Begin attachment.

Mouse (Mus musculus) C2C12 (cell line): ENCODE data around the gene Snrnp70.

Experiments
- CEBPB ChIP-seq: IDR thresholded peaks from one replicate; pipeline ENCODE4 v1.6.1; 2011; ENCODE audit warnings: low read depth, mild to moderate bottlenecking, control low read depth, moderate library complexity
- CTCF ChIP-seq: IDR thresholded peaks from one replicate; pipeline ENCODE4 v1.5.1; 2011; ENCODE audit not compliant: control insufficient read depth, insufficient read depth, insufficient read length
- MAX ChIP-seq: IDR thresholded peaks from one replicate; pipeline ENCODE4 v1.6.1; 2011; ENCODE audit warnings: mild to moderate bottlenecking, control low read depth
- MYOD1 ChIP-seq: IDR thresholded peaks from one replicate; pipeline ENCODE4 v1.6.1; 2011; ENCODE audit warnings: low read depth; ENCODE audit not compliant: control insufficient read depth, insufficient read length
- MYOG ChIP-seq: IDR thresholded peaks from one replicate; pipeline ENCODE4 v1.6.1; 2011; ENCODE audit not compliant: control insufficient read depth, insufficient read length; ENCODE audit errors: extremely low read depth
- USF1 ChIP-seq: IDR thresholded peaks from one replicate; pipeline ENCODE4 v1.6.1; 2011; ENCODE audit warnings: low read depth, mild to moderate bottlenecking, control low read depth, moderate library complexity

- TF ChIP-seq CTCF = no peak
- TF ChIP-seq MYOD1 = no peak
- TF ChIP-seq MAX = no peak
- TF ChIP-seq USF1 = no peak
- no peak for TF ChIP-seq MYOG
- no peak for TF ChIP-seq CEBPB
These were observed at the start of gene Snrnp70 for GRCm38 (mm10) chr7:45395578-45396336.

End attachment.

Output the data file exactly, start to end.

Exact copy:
Mouse (Mus musculus) C2C12 (cell line): ENCODE data around the gene Snrnp70.

Experiments
- CEBPB ChIP-seq: IDR thresholded peaks from one replicate; pipeline ENCODE4 v1.6.1; 2011; ENCODE audit warnings: low read depth, mild to moderate bottlenecking, control low read depth, moderate library complexity
- CTCF ChIP-seq: IDR thresholded peaks from one replicate; pipeline ENCODE4 v1.5.1; 2011; ENCODE audit not compliant: control insufficient read depth, insufficient read depth, insufficient read length
- MAX ChIP-seq: IDR thresholded peaks from one replicate; pipeline ENCODE4 v1.6.1; 2011; ENCODE audit warnings: mild to moderate bottlenecking, control low read depth
- MYOD1 ChIP-seq: IDR thresholded peaks from one replicate; pipeline ENCODE4 v1.6.1; 2011; ENCODE audit warnings: low read depth; ENCODE audit not compliant: control insufficient read depth, insufficient read length
- MYOG ChIP-seq: IDR thresholded peaks from one replicate; pipeline ENCODE4 v1.6.1; 2011; ENCODE audit not compliant: control insufficient read depth, insufficient read length; ENCODE audit errors: extremely low read depth
- USF1 ChIP-seq: IDR thresholded peaks from one replicate; pipeline ENCODE4 v1.6.1; 2011; ENCODE audit warnings: low read depth, mild to moderate bottlenecking, control low read depth, moderate library complexity

- TF ChIP-seq CTCF = no peak
- TF ChIP-seq MYOD1 = no peak
- TF ChIP-seq MAX = no peak
- TF ChIP-seq USF1 = no peak
- no peak for TF ChIP-seq MYOG
- no peak for TF ChIP-seq CEBPB
These were observed at the start of gene Snrnp70 for GRCm38 (mm10) chr7:45395578-45396336.